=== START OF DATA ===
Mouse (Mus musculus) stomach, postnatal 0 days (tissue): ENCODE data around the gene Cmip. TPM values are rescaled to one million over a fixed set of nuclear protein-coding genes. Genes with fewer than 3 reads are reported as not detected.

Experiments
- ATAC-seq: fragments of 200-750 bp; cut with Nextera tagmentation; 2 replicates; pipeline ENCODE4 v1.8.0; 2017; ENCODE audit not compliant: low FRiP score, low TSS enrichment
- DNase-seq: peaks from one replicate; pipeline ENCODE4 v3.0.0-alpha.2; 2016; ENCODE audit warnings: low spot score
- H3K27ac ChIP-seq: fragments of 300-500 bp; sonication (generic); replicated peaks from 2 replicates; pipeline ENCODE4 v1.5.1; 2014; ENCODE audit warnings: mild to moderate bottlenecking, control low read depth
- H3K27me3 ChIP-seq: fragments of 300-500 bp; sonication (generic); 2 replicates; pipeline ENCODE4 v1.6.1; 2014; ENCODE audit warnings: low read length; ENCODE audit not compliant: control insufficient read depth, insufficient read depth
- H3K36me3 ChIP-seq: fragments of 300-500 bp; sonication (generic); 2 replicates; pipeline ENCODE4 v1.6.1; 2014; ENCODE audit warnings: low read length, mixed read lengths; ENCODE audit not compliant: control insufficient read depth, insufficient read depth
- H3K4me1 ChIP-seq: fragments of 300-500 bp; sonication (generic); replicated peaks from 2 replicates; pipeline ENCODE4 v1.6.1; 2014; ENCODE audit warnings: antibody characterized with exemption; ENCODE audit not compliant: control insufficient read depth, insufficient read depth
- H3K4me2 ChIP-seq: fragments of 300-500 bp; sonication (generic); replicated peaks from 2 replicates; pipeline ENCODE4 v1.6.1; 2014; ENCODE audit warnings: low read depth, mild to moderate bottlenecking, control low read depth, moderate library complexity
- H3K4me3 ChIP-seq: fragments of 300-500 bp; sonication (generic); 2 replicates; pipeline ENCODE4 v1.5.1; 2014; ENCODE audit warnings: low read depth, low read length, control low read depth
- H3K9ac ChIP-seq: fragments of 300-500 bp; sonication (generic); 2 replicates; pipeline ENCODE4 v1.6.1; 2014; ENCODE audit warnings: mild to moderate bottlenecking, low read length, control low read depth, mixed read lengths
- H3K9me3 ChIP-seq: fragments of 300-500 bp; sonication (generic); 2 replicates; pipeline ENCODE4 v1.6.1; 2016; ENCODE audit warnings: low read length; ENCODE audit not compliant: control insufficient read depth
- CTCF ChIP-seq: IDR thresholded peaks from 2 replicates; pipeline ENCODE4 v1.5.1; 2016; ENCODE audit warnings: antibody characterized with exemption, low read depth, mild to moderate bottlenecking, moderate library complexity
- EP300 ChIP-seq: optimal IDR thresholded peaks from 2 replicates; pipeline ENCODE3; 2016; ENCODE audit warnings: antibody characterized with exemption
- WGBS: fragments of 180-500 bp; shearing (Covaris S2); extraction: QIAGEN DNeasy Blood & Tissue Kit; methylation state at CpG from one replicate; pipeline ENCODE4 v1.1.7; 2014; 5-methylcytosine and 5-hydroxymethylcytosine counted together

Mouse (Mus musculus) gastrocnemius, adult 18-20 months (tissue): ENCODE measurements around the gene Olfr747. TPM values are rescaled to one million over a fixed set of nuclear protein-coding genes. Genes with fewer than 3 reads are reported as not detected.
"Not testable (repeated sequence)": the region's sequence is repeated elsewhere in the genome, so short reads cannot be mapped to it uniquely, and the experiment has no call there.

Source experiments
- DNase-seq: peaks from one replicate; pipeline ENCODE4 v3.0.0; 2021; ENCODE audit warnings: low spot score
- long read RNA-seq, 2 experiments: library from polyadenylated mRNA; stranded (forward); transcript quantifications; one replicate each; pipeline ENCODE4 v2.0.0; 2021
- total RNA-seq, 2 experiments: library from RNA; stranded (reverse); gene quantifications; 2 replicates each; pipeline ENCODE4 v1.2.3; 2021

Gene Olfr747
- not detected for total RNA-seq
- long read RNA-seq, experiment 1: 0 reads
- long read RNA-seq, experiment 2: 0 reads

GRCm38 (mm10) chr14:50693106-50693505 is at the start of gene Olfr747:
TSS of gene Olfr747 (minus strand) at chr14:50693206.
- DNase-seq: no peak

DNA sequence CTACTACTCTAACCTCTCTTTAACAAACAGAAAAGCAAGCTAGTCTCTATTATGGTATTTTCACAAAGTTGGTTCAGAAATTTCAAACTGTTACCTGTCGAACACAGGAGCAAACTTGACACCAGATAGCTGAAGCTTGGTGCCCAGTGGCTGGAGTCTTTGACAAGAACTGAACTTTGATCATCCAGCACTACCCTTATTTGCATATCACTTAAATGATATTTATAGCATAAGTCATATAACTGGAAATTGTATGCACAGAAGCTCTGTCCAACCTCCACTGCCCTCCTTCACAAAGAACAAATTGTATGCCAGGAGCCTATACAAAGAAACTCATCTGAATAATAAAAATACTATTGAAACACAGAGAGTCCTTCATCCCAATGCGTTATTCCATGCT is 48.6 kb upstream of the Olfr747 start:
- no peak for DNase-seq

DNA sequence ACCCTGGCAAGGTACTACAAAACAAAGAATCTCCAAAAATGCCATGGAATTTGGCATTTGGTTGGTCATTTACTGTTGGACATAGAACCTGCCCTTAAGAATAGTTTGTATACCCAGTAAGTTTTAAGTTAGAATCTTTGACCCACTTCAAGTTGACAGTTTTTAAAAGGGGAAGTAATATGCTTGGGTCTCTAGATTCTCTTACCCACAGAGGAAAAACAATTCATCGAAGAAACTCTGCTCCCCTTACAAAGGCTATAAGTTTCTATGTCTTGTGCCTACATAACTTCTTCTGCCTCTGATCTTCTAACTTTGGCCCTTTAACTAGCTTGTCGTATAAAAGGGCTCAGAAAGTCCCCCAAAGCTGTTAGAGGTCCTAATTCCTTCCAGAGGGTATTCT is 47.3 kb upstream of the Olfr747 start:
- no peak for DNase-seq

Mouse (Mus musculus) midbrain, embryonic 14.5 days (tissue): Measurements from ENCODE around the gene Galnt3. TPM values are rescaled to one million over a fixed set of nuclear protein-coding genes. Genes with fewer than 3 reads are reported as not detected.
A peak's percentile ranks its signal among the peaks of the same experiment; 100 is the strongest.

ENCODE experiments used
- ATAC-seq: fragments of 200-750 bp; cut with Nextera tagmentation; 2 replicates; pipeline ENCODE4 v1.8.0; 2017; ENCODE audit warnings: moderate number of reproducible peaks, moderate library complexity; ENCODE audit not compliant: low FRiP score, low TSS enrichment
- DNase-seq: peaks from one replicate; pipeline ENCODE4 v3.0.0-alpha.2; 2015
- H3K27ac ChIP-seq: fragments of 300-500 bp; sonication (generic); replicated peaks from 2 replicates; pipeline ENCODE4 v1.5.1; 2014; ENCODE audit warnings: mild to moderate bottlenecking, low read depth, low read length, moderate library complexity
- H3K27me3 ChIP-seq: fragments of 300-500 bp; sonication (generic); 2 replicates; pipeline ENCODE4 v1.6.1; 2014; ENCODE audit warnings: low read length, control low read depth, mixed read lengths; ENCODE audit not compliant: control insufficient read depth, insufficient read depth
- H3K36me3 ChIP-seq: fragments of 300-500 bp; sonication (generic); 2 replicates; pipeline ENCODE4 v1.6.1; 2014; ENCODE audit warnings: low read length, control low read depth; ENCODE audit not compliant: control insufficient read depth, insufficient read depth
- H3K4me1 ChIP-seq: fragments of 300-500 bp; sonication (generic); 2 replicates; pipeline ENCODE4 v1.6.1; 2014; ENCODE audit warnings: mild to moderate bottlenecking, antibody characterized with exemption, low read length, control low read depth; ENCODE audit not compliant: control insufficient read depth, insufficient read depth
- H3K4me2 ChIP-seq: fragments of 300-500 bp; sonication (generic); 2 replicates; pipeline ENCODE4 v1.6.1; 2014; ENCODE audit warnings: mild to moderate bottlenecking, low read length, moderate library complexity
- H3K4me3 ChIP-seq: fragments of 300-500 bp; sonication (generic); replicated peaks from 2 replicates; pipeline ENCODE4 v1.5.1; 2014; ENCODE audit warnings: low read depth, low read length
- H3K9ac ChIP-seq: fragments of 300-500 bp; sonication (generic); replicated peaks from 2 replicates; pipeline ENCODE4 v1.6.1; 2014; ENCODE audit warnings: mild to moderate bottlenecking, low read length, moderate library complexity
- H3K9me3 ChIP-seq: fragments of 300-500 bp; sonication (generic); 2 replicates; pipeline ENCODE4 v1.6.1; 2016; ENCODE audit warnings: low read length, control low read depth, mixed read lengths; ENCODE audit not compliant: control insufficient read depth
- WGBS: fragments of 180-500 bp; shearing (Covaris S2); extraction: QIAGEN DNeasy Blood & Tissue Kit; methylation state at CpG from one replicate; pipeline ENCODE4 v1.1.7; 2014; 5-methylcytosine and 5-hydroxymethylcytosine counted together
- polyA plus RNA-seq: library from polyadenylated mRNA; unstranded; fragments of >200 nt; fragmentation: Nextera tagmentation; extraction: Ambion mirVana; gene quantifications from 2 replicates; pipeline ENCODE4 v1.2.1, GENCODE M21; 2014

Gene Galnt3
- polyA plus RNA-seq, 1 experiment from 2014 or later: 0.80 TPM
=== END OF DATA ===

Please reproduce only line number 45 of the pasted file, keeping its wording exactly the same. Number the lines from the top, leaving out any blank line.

- H3K9me3 ChIP-seq: fragments of 300-500 bp; sonication (generic); 2 replicates; pipeline ENCODE4 v1.6.1; 2016; ENCODE audit warnings: low read length, control low read depth, mixed read lengths; ENCODE audit not compliant: control insufficient read depth